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Hudson suspect could have had parole revoked over drug find

BUSTED for what police said was a rock of cocaine on the driver’s seat of his car, William Balfour could have been spending the past few months behind bars for a parole violation.

The 27-year-old felon was instead allowed to remain free and is considered a suspect in the deaths of Oscar-winner Jennifer Hudson’s mother, brother and seven-year-old nephew.

On the day the victims were fatally shot and the young boy went missing, Balfour told his parole agent he had missed a meeting because he was babysitting.

By midnight, investigators involved in a frantic search for seven-year-old Julian King had contacted parole officials and requested emergency addresses, telephone numbers and “anything further” connected to Balfour, according to documents.

No one has been charged in the killings. An Amber Alert issued on Friday named Balfour as a suspect in the deaths of Hudson’s mother, 57-year-old Darnell Donerson, and brother, 29-year-old Jason Hudson. Julian, Balfour’s stepson, was found on Monday shot to death in the back of an SUV on Chicago’s West Side.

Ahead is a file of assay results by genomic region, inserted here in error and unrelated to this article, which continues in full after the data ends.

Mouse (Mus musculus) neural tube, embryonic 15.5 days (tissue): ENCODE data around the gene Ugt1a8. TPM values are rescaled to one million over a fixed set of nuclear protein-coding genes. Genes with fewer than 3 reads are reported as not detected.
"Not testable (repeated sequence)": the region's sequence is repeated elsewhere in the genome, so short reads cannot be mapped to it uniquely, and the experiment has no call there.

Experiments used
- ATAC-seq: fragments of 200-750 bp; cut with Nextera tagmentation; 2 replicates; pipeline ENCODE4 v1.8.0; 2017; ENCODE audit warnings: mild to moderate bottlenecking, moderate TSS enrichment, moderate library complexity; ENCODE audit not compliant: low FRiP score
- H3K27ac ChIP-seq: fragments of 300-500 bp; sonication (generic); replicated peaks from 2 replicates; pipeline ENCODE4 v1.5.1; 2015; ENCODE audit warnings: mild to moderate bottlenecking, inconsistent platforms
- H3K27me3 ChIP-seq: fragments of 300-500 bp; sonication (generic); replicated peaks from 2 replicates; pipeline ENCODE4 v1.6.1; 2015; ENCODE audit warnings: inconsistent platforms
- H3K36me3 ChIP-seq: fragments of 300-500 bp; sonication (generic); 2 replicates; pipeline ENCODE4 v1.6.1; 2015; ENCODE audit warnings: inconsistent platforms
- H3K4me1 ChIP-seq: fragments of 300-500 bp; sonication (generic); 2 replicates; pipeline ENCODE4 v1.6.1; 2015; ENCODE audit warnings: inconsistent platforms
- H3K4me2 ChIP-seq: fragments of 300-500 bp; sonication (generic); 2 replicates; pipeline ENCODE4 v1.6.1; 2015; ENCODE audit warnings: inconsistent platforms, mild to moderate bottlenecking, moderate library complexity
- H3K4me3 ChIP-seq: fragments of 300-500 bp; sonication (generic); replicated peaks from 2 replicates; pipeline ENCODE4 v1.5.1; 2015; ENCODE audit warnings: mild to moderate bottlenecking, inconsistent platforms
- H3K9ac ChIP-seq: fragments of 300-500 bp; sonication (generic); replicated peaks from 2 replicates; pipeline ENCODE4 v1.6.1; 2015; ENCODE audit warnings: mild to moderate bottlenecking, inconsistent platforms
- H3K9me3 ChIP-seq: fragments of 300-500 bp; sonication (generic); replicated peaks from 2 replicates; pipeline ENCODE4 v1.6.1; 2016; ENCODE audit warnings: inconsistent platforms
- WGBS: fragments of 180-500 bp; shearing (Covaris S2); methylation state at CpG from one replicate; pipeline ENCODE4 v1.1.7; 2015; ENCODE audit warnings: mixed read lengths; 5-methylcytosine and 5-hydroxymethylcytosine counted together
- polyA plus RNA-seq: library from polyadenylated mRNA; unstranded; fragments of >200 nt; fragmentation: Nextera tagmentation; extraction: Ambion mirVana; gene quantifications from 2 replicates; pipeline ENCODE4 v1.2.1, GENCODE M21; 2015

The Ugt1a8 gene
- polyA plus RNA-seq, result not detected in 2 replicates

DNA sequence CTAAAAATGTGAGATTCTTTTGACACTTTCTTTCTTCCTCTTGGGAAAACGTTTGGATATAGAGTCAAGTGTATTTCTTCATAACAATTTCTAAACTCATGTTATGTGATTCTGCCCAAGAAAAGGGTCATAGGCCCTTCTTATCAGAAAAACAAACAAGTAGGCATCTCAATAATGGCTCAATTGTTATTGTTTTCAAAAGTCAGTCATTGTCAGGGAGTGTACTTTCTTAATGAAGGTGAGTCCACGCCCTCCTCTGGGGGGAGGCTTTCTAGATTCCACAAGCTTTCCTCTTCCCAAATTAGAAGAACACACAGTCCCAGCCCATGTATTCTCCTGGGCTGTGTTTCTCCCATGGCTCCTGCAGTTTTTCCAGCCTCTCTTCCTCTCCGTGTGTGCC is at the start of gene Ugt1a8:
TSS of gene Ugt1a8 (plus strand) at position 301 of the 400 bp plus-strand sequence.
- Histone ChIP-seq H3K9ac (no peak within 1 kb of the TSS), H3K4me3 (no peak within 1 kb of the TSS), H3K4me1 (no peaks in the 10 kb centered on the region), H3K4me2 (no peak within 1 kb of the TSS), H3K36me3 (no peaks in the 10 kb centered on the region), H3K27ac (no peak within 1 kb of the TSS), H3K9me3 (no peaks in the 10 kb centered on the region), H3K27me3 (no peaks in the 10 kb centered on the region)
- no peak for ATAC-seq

The Illinois Department of Corrections issued a warrant for Balfour on Saturday for violating terms of his parole by possessing a weapon and failing to attend anger management counselling and a substance abuse programme, according to his parole report.

Balfour, who is in custody, was paroled after serving seven years for a 1999 attempted murder and vehicular hijacking conviction.

On June 19, police pulled over Balfour’s car after hearing gunshots in the area, according to the officers’ report. They found a rock of cocaine on the driver’s seat.

A parole supervisor declined to issue a warrant to revoke Balfour’s parole after the arrest, records show.

A judge dismissed the charge for lack of probable cause in July.

However, a felony arrest usually is sufficient reason for corrections officials to revoke parole, said Thomas Peters, a Chicago criminal defence attorney who represents parolees.

In Balfour’s case, a parole violation could have sent him back to prison for as long as the remainder of his parole — until May 2009 — minus a day off for each day of good behaviour.


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